Dying Inside

By Robert Silverberg

Essay by Ted Gioia

In the final month of a turbulent decade, Robert Silverberg came up
with the title for his novel
Dying Inside. “I found myself wondering,” he
recalls, “whether the phrase ‘dying inside,’
taken literally, might generate some useful
fictional idea.” This odd method was a proven
opening gambit for our author. In the past,
the prolific Silverberg—for a stretch in his
early twenties, he generated a million words
per year—often found that titles came before
the story, and paved the way for a plot.

The whole genre was struggling with plots at
the time. Much had changed during the 1960s,
but science fiction books had hardly budged—
most of them still were caught up in the pulp
fiction formulas that had been around since
before World War II. In this instance, Silverberg decided that his best
way of creating a vivid fictional future was by tapping into the raw
energy of the present moment. The result was one of this author’s
finest novels—a book that might have developed a cult following at
the time if it had been packaged and marketed with a little more

Ballantine’s paperback edition featured a
slimy monster on the
cover—an illustration that would puzzle anyone who read the book,
and dissuade many from buying it in the first place. Hidden inside the
binding was a story that defied most conventions of the genre. How
many other sci-fi books of the period serve up LSD trips gone bad,
student protests, racial tensions, muggings, the sexual revolution and
Richard Nixon? Silverberg aimed to enhance the verisimilitude of his
story by latching on to these contemporary elements. At the same
time, he wanted to build his story without relying on (in his words)
“science fiction’s customary gaudy trimmings.”

Silverberg completed this novel in nine weeks, which was a slow pace
for him during his younger years. He claims that he typically wrote a
novel in three or four weeks at the time, and his 1967 book
was actually finished in ten days (and was nominated for both a Hugo
and a Nebula).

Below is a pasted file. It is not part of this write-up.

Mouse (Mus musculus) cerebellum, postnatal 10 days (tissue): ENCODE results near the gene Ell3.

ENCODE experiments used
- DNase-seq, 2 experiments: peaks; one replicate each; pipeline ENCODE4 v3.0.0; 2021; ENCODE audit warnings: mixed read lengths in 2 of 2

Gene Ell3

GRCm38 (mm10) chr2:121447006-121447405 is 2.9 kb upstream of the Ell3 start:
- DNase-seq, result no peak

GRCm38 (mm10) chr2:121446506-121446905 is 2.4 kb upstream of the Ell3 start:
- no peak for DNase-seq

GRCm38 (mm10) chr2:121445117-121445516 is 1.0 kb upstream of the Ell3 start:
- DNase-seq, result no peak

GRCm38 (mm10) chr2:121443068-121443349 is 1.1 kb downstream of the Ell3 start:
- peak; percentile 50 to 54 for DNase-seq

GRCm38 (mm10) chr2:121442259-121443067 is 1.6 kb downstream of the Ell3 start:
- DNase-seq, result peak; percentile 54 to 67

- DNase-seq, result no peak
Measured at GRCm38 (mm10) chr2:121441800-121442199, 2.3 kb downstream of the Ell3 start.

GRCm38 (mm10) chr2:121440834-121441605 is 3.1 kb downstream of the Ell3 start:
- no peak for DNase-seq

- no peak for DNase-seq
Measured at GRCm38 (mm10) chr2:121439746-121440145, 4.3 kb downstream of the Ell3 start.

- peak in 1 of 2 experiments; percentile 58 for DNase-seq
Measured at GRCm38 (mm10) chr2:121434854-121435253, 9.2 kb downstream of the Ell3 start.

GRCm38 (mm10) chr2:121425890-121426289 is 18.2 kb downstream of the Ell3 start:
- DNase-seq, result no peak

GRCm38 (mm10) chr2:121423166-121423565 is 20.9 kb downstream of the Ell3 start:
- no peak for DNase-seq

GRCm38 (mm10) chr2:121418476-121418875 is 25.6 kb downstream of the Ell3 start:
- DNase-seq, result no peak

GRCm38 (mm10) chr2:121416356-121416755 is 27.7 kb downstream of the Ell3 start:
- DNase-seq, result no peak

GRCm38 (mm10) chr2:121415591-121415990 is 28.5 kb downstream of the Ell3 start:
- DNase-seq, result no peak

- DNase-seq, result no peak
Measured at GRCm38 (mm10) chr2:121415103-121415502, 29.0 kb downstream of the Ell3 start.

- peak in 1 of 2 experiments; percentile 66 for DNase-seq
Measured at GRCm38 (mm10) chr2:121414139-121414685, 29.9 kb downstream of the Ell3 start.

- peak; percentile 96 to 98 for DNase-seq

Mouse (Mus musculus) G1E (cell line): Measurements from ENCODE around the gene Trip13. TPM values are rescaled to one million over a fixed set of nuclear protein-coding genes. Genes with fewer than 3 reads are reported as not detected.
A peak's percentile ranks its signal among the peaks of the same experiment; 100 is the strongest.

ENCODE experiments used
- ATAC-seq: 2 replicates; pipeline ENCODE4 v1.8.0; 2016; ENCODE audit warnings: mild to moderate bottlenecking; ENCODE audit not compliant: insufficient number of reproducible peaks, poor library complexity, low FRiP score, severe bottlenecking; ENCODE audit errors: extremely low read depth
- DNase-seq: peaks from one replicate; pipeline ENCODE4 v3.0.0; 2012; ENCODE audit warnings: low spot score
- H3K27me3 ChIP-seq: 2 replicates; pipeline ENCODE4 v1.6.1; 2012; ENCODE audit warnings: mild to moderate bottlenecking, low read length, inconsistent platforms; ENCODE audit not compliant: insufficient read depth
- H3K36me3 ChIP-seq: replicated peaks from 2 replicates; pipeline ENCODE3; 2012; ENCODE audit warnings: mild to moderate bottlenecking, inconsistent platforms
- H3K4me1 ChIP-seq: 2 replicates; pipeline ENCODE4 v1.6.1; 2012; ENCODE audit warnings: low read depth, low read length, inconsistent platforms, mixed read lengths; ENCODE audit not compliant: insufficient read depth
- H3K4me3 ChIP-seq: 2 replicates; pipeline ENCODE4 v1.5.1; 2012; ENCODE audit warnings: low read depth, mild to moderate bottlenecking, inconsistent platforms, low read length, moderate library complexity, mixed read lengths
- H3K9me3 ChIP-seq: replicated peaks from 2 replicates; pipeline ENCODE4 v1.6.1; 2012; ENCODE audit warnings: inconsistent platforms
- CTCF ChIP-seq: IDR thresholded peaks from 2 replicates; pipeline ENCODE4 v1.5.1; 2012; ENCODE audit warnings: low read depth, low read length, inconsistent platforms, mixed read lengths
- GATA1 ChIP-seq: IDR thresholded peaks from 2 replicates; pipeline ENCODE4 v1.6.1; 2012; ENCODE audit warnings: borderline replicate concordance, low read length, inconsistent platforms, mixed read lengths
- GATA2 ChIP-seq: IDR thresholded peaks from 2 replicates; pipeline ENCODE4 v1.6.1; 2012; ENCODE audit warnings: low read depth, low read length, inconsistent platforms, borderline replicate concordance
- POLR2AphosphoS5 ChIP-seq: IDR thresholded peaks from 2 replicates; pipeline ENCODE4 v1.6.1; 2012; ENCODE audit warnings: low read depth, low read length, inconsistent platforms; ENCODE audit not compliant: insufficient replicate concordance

Dying Inside marked a turning point for Silverberg,
and the pace of work that seemed slow to the novelist at the time set
the tone for his future projects. “Never again, after writing
,” he admits, “did I write a full-length novel in as little as nine
weeks. But it was an abnormal skill in the first place.”

Strangely enough—or perhaps not—the protagonist of
Dying Inside,
David Selig, is also on the brink of losing an abnormal power. Selig is
a telepath. He can read minds, sometimes grasping just a few words
at forefront of an acquaintance’s consciousness, at other moments
probing deep into their souls. He finds the experience exhilarating, yet
this skill has ironically crippled his social interactions, setting him
apart from the rest of humanity.

In mid-life, Selig starts to lose his special talent. At first, the process is
so slow that he hardly notices it. But in time, the decline becomes
unmistakable. His mind-reading is often blocked, and brief periods of
recovery cannot hide the overall trend. Silverberg draws out the
implications in a series of memorable interludes, and we see how
Selig’s plight impacts his friendships, his family ties, his romantic
interests, his livelihood and day-to-day experiences. Much of the
allure of this story stems from the author’s penetrating grasp of what
such superhuman power really does to its beneficiary, and how its